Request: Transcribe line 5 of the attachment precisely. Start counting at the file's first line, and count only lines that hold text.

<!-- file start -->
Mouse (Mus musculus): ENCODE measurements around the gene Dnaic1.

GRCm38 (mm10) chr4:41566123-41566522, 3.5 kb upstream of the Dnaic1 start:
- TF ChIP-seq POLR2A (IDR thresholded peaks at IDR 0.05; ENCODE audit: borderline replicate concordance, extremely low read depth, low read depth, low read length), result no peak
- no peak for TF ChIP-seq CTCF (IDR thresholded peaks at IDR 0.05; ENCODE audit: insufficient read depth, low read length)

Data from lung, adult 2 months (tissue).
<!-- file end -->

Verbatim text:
Data from lung, adult 2 months (tissue).